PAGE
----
The magazine Cántico (Canticle) started in Cordoba in 1947, and was founded by a group of poets whose writing emerged from the suffering of a city under the bloody repression which followed the Civil War. These were dark years in which Spain's cultural life literally stood still.
Ricardo Molina was born in Puente Genil in 1917, and was a poet whose thorough grounding in the classics and modern culture led him under the influence of French writers such as Claudel, Gide, Peguy, Passolini and Lanza del Vasto.
His first book, El Río de los Angeles (The River of Angels) was published in 1945, and Elegías de Sandua (The Sandua Elegies), considered his finest work, followed in 1948. He published Corimbo in 1949, and was awarded the Adonais prize for Elegía de Medina Azahara (Elegy of Medina Azahara) in 1957.
Although he died in 1968, neither his poetry was fully recognised nor his Complete Works published until 1982.
Juan Bernier was born in La Carlota in 1911.
This great poet loved Cordoba, and his passion for archaeology led him to wander around continually discovering little-known parts of the old quarter. For those of us who knew him, Juan Bernier was like a gentle whisper, whose love for our city shielded him from all criticism. We all remember his calm personality, the lively way he chatted to a group of friends, glass of wine and cigarette (which never seemed to go out) in hand.
He was the least prolific of the whole group, as can be seen from his limited published works: Aquí en la tierra (Here on the Earth) (1948), Poesía en seis tiempos (Poetry in Six Times) (1977), an extended selection of his works and Los muertos (The Dead) (1986).
He died in Cordoba in 1989.
PABLO GARCÍA BAENA
Pablo García Baena was born in Cordoba in 1923.
He met Juan Bernier in the 1940s in the Provincial Library, and from that moment on a friendship began which would last a lifetime. Juan advised him which books to read and helped him to believe in his own talent.
Pablo García Baena comes across as the most confident member of the group - always knowing where he wanted to go, and always diverging from the guidelines laid down by the poets who had the official backing of the Franco regime.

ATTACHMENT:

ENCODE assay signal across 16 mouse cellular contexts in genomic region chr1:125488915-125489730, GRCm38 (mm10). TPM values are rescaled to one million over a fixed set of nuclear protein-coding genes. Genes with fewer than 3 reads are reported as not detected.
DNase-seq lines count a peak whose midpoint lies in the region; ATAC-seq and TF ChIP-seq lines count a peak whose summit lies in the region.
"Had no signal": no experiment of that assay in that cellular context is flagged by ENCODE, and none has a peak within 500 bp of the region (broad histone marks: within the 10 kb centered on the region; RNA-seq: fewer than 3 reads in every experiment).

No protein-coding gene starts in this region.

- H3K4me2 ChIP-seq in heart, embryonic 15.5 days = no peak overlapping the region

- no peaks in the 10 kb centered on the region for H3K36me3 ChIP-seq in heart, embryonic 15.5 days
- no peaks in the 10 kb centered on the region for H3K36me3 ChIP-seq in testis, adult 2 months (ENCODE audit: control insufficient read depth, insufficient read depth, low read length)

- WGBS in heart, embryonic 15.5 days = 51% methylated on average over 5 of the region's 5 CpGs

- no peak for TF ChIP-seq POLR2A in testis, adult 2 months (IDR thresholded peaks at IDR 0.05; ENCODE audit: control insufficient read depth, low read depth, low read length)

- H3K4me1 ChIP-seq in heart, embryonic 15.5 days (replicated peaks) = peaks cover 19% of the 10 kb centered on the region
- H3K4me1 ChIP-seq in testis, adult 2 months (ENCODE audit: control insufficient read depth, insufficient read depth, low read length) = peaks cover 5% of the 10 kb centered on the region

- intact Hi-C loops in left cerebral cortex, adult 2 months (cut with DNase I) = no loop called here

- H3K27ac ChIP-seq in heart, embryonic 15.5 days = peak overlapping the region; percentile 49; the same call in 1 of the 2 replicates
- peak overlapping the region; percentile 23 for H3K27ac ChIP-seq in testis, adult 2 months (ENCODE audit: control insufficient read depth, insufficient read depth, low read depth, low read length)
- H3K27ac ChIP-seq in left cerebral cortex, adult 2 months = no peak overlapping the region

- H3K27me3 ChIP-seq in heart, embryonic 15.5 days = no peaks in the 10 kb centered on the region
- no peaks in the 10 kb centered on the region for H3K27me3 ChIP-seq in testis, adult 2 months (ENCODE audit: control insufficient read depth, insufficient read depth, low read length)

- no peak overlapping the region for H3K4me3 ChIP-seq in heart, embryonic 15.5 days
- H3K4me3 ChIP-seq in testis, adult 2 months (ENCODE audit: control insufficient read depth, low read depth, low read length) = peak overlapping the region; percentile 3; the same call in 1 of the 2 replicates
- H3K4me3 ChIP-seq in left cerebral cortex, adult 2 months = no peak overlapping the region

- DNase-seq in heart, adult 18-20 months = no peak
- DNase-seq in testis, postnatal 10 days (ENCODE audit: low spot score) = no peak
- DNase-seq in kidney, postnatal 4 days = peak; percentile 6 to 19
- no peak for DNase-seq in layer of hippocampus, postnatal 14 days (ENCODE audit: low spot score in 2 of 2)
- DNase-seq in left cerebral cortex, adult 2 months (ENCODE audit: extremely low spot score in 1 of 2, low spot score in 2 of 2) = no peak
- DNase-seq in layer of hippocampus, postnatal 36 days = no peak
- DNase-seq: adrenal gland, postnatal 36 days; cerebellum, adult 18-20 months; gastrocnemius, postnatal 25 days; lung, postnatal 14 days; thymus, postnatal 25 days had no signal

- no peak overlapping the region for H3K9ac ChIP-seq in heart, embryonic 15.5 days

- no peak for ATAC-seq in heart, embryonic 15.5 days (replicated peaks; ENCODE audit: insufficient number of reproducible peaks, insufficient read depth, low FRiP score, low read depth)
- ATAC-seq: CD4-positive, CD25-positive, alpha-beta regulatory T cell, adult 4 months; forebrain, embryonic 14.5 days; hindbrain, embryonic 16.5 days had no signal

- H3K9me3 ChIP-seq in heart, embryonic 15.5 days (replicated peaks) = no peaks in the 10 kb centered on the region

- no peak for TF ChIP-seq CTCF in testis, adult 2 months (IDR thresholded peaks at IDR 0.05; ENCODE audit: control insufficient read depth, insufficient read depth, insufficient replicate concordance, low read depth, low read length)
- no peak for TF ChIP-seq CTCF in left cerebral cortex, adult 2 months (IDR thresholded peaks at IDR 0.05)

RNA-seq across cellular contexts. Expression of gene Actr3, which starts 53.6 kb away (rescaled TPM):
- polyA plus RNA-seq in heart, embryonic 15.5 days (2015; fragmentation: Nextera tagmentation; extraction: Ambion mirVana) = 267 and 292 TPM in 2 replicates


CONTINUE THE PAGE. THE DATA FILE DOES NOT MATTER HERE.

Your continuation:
His poetry was influenced, amongst others, by the colourist verse of his fellow-Cordoban the Duke of Rivas, as well as by the sobriety of Bécquer or Luis Cernuda.
He was awarded the Premio Principe de Asturias prize in 1984, as recognition of his work, and was also named Hijo Predilecto de Córdoba (Favourite Son of Cordoba).
Some of his first publications were Rumor oculto (Hidden Rumour) (1946), Mientras cantan los pájaros (While the Birds Sing) (1948), Antiguo muchacho (Ancient lad) (1950), Junio (June) (1957), and Óleo (Oil Painting) (1958).
Mario Lopez was born in Bujalance in 1918.
López's poetry talks about the world of men and the daily life in his village, but is a far cry from the typical doggerel found in speeches for village fêtes. On the contrary, he transmits the depth of feeling which tied him closely to his home town.
Among his works are Garganta y corazón del Sur (Throat and Heart of the South) (1951), Universo de pueblo (The Village Universe) (1960), Antología poética (Poetic Anthology ) (1968), Nostalgiario andaluz (Compendium of Andalusian Nostalgia) (1980), El alarife (The Master-builder) (1981), and Museo simbólico (Symbolic Museum) (1982).
Julio Aumente was born in Cordoba in 1924.
His fine sense of irony and use of direct, colloquial language combine with his forceful personality to produce his refined points of view and an air of someone who has no illusions. Julio Aumente brought to the Canticle Group this self-assurance, together with an understanding that there was no urgent need to follow fashion in the world of poetry.
Among his works are: El aire que no vuelve (The Air which does not Return) (1955), Los silencios (The Silences) (1958), Por la pendiente obscura (Down the Dark Slope) (1982), La antesala (The Antechamber) (1983) and De los príncipes (About Princes) (1990).